Washington -- Many people of widely-varied political and ideological persuasions have already reproached the President for his inappropriate remarks at both the commissioning of the USS Gerald R. Ford in Virginia and at the annual Boy Scout jamboree in West Virginia. His asides at the Boy Scout gathering were downright indecent.
I cannot improve on the condemnations, but with regard to the ship's commissioning I can offer the perspective of a veteran who is familiar with what is, and what is not, appropriate at a such an event.
It should go without saying that in front of assembled dignitaries, no remarks should be offered that would be improper in the ship's wardroom; that is, religion and politics are off limits. Yet the president openly invited and even instructed the ship's company to contact Congress in support of his political agenda. In any wardroom of which I was a member (USS Rainier, USS Arlington) this kind of talk would result in a stern admonition from the ship's executive officer.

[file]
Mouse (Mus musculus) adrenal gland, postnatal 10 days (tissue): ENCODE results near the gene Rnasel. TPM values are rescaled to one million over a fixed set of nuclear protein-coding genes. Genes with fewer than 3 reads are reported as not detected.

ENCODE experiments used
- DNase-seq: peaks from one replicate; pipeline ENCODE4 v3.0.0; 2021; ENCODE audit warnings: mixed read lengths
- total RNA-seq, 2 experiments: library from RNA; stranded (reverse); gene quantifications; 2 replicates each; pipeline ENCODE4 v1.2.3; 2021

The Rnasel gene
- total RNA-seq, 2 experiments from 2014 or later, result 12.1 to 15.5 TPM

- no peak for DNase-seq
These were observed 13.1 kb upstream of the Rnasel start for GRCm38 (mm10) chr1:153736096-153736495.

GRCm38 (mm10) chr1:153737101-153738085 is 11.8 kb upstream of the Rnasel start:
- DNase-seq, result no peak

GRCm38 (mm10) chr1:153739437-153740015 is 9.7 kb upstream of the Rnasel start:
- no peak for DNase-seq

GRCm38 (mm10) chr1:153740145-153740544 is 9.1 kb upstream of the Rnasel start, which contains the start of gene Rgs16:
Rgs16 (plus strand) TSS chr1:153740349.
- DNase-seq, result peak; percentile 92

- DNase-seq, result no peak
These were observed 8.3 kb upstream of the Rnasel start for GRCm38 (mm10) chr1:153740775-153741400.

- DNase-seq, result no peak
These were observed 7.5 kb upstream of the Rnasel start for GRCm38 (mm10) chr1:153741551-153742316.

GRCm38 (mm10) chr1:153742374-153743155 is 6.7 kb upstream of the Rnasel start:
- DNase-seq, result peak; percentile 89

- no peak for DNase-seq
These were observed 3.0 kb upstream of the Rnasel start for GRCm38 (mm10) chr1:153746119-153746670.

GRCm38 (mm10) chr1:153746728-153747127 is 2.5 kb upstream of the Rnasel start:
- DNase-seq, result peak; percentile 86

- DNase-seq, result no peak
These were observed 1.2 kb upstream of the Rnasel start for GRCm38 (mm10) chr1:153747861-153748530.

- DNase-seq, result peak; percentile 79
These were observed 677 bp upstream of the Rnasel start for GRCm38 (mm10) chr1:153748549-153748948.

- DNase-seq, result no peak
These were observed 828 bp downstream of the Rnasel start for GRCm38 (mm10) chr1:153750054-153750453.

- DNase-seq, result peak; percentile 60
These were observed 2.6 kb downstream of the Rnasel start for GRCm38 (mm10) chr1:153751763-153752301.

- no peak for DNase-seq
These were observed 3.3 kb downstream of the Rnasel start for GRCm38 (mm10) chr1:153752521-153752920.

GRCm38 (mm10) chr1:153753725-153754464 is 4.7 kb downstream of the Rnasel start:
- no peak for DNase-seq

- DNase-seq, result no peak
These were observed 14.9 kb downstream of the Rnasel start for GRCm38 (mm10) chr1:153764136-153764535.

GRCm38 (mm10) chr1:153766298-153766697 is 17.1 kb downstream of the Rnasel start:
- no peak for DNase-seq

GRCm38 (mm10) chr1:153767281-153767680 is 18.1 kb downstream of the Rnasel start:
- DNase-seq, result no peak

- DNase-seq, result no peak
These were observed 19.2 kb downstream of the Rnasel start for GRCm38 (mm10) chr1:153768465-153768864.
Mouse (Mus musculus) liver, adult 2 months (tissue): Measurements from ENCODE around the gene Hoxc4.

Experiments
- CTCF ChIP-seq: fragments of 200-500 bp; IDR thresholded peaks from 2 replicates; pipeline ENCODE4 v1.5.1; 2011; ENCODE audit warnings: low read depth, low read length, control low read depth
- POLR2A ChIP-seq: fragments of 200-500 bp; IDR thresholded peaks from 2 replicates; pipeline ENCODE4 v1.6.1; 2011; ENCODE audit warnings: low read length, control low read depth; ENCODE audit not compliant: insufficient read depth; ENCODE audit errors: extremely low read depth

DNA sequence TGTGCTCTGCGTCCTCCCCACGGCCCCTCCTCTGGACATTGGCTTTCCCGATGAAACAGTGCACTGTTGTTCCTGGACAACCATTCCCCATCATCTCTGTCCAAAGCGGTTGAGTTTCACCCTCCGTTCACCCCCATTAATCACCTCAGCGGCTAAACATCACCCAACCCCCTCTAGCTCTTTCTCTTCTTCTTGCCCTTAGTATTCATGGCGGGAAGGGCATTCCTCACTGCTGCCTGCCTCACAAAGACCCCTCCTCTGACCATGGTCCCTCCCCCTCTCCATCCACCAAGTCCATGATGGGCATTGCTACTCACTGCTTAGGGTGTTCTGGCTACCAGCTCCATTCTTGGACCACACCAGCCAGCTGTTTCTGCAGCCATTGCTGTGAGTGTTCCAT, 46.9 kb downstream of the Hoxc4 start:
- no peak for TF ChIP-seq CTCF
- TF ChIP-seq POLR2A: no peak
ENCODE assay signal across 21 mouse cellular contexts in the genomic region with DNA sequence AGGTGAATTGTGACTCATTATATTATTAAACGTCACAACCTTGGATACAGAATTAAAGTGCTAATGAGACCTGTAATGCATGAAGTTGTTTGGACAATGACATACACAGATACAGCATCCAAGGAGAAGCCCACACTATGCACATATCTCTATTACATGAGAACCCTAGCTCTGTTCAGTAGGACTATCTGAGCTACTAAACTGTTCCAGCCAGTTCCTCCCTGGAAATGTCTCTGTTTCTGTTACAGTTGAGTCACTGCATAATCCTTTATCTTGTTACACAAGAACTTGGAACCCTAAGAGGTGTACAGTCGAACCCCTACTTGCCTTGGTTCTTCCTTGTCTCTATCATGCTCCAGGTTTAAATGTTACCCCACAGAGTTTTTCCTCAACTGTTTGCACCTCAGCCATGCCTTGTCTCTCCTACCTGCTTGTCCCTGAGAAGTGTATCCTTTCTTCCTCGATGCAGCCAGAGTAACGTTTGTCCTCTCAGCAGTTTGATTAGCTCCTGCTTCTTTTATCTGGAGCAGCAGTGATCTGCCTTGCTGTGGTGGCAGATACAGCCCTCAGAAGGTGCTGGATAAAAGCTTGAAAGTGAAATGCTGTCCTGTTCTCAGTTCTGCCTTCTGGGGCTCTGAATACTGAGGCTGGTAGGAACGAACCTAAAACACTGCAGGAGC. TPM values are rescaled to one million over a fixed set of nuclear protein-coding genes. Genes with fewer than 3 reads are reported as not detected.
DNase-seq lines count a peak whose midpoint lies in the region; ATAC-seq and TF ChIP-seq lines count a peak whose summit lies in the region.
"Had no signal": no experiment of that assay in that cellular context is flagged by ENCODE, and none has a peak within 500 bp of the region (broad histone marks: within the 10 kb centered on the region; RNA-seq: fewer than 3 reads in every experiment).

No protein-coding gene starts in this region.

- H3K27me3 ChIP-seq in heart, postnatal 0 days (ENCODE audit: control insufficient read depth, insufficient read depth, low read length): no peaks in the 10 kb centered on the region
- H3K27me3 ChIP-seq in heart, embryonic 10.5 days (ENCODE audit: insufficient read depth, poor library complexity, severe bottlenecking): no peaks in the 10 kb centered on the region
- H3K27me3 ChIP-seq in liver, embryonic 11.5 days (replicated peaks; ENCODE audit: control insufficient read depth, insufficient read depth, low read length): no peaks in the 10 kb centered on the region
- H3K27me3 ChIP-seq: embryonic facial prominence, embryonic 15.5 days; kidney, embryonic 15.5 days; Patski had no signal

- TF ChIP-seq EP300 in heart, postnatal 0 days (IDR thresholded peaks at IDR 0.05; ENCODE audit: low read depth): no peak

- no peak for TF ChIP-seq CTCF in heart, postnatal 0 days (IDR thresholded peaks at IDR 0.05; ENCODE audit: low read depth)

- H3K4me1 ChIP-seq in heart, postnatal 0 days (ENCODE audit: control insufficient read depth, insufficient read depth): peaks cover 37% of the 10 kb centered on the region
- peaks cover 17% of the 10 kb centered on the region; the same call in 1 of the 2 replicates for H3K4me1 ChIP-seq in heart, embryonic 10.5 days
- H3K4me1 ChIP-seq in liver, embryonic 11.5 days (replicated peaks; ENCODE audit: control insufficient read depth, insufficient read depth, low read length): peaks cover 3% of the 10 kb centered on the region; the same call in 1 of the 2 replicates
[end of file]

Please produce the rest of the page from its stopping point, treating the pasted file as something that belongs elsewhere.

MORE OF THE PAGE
In April, 1963, I was invited to the commissioning of the USS Platte, named after Nebraska's Platte River, as staff to Nebraska Senator J. James Exon, a member of the Senate Armed Services Committee. I drafted his remarks for the occasion, if memory serves. Admiral William Crowe, CINCUSNAVEUR, attended; he was soon to become Chairman of the Joint Chiefs of Staff under Presidents Reagan and Bush, and ambassador to the Court of St. James under President Clinton. I cannot fathom Admiral Crowe's reaction, had he been in attendance at the commissioning of the USS Gerald R. Ford.
The commissioning of this new aircraft carrier reminds us of the qualities of President Ford. He stood for a respectable conservatism that cared about balanced budgets, cautious monetary policy, free trade, and strong international alliances. He was a decent man, above everything. The country misses you, Gerald Ford.